Imagine you start at the front door of a house, you go on a hike through curvy terrain, and then you come back to the same door where you started. As you went on that walk-about and came back to the same point, all the ups and downs summed up to zero. You are at the same altitude as when you started. Here you have a simple reasoning for Kirchoff's Voltage Law, and why the voltages sum up to zero.
Now imagine you and a friend start at work, but before lunch, you need to go the bank, and your friend needs to go the post office. You each take different routes, but for lunch you meet at the cafe, and after lunch you go back together. You have both completed your circuit, and are back where you started. Now imagine that these two trips took place in two parallel worlds where you are each all alone. Would the total amount of people coming back from the cafe be any different ?
How the mesh current method works is basically like that. Where the mesh currents meet you sum the contributions.
In linear circuit analysis mesh analysis (and nodal analysis) almost always works as a method to provide a single solution. In part I think it is helpful to look at the superposition principle. The end-game is anyway that for a linear circuit mesh analysis provides N equations for N mesh currents, with no unknown variables (all mesh currents were included). From linear algebra we know that N equations is exactly what we need to solve N variables.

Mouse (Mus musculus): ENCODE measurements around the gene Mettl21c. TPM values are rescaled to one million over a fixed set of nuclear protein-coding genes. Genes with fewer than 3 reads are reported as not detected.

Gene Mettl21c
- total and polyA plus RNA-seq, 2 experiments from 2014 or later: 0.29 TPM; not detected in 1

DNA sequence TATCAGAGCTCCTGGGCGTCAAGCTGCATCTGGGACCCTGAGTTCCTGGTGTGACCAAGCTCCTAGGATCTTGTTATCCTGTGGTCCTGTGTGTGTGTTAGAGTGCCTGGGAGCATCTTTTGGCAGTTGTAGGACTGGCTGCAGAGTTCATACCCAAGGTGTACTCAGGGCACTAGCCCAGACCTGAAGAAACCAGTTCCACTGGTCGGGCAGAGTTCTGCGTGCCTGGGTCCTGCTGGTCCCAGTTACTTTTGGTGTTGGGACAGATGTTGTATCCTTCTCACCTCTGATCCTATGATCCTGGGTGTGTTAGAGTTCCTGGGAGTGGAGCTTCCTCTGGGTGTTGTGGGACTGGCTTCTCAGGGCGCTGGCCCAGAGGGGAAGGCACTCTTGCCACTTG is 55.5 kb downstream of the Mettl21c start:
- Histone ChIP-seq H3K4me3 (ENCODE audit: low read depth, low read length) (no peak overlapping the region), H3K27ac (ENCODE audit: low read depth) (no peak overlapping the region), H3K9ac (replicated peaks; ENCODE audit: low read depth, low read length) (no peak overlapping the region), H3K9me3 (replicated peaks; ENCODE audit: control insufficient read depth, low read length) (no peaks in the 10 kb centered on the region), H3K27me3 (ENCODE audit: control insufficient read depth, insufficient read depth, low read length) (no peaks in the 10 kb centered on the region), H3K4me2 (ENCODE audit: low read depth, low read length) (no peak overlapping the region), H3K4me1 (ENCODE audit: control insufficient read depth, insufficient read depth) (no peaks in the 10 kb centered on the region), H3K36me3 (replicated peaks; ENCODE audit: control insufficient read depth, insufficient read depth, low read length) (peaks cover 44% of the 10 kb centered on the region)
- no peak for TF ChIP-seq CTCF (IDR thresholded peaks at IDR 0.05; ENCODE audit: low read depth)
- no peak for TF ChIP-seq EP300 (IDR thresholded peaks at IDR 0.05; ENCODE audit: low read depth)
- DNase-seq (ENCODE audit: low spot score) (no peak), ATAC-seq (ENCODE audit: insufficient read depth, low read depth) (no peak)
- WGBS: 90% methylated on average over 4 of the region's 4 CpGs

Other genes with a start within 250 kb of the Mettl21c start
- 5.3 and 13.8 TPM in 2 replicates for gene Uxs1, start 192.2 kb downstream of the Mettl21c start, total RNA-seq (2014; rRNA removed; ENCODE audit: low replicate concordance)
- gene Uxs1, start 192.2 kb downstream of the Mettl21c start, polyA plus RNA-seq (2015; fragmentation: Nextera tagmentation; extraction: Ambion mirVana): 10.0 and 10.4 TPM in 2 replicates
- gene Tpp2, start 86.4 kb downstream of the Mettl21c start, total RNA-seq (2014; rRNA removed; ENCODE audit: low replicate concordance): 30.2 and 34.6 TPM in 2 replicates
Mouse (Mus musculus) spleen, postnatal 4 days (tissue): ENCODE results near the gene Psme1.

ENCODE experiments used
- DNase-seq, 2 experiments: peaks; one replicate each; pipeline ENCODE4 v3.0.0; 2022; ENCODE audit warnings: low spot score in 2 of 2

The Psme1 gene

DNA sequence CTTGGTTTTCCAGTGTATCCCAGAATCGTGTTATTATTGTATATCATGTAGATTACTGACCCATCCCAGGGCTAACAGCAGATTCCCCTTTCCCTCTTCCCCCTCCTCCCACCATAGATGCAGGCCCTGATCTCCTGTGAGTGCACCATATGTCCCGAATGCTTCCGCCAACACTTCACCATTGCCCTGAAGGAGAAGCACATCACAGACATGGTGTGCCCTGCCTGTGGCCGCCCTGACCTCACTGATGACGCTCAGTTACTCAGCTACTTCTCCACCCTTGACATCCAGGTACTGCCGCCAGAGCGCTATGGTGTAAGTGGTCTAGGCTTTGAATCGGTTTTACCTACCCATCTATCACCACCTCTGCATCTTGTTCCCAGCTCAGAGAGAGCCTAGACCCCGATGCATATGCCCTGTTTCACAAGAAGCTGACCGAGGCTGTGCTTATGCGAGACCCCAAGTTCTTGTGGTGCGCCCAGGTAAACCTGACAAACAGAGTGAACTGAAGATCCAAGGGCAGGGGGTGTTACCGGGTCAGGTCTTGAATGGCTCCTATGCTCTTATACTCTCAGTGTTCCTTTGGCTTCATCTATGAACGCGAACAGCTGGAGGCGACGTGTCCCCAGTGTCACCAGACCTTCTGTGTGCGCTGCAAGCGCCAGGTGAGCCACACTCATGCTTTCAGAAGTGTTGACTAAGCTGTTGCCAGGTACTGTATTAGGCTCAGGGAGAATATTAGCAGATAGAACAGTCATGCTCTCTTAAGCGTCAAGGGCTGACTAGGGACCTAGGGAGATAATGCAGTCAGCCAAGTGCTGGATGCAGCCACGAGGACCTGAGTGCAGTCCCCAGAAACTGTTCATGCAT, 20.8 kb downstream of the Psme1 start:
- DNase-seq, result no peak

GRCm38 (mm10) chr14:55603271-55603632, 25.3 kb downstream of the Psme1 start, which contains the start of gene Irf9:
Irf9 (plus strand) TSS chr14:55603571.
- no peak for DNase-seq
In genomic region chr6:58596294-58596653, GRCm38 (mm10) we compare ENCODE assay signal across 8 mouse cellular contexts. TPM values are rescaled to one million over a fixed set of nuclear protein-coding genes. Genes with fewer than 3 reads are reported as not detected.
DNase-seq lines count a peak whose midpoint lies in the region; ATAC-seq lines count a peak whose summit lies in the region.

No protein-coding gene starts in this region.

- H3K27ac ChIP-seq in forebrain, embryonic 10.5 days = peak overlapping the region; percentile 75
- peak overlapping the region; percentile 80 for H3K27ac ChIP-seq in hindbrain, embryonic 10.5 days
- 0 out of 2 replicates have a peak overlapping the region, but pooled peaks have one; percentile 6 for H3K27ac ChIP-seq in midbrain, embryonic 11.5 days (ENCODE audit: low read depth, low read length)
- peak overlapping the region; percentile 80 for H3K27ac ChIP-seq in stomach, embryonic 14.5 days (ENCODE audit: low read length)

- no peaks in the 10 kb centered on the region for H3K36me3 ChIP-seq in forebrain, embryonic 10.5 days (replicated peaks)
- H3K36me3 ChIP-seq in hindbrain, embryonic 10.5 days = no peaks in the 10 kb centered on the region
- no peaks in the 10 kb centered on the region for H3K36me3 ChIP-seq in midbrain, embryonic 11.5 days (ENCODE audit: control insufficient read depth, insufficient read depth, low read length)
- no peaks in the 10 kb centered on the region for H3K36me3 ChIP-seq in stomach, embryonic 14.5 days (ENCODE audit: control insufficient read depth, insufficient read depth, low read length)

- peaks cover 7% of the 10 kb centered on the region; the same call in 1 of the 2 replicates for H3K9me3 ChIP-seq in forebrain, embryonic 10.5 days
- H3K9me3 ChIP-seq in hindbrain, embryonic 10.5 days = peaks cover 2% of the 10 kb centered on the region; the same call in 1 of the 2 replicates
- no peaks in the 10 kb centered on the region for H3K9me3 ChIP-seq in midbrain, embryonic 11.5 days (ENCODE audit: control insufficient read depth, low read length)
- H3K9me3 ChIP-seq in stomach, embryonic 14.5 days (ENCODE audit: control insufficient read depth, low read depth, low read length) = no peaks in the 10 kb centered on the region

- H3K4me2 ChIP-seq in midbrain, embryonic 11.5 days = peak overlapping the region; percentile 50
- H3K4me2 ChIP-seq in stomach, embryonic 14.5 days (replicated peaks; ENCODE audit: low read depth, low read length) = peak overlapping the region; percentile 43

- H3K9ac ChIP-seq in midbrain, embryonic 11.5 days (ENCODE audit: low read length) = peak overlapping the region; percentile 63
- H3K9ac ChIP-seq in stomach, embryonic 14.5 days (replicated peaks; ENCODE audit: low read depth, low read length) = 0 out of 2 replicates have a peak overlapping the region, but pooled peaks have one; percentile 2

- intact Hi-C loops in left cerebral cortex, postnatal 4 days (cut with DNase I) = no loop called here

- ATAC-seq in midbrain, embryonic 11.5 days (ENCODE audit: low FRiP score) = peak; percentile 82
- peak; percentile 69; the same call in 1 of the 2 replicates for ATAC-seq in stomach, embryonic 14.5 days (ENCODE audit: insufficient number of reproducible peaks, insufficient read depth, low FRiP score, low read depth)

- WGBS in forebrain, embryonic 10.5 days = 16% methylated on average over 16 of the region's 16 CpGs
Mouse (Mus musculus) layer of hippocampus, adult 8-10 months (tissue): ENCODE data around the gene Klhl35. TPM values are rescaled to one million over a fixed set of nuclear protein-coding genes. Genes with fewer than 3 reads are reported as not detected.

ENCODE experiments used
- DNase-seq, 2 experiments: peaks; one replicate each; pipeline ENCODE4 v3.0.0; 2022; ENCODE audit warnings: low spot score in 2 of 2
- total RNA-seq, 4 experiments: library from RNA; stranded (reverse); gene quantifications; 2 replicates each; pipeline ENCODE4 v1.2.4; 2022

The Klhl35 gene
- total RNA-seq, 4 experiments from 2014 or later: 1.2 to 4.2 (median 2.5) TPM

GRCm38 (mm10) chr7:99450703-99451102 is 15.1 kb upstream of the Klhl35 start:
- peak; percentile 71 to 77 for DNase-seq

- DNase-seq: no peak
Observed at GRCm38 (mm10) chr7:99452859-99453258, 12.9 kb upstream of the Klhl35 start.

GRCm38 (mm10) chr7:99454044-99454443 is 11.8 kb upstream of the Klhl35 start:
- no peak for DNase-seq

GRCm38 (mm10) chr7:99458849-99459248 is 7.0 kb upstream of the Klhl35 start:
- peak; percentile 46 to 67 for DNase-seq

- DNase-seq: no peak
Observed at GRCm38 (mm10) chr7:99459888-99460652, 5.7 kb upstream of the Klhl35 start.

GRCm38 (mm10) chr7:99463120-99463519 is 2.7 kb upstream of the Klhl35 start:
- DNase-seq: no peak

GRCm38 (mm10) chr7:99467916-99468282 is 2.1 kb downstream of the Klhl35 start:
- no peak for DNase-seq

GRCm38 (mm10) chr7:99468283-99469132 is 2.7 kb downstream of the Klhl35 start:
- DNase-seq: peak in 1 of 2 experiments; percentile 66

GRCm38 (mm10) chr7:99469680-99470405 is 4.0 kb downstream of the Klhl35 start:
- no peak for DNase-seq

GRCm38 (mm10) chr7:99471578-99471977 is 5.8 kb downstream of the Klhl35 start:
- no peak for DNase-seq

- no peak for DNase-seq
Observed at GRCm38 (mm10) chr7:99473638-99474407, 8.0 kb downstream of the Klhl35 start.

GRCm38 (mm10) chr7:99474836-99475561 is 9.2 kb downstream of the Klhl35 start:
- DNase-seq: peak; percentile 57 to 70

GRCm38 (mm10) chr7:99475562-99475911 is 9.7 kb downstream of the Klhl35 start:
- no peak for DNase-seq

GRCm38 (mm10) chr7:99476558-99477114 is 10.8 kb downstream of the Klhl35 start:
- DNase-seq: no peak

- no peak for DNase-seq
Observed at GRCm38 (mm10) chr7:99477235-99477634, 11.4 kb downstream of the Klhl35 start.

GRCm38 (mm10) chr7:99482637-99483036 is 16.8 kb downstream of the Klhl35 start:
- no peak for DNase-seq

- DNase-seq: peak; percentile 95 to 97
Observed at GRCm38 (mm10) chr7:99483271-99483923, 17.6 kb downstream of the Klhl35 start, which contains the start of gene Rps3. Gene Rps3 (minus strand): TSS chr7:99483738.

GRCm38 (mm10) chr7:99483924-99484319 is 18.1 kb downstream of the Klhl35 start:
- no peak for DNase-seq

However a couple of times mesh analysis can fail. Like in linear algebra, if our set of equation has a zero determinant, then there may be many (infinite) solutions. A simple way of achieving a circuit like this is to hook up two equal voltage sources in parallel. How much current goes from one source into the other ? In theory it could be anything.
Another case that gets simple mesh analysis into trouble is when there is no way to "flatten" the circuit into a 2D planar circuit. E.g. consider adding a resistor between A and B in the drawing below. How would you describe the mesh current in the other elements between A and B? For this there is loop analysis.
However a linear circuit is only an approximation and it can meet it's limits. Say that voltage over a capacitor far exceeds it's voltage rating - it would break down - it might even explode - and thus completely change your circuit. That's a bit like you and your friend crossing a bridge on your way back to work, and 10 million other people happened to be on the same bridge (it breaks down!).
Non-linear elements also quickly make trouble for mesh analysis as a general method. By this I mean that mesh analysis may not be able to provide you with a solution anymore, although the mesh equations it provides are not wrong per se. With non-linear elements the set of mesh equations can fairly quickly become analytically unsolvable, there could be multiple solutions, unstable solutions, or no solutions at all...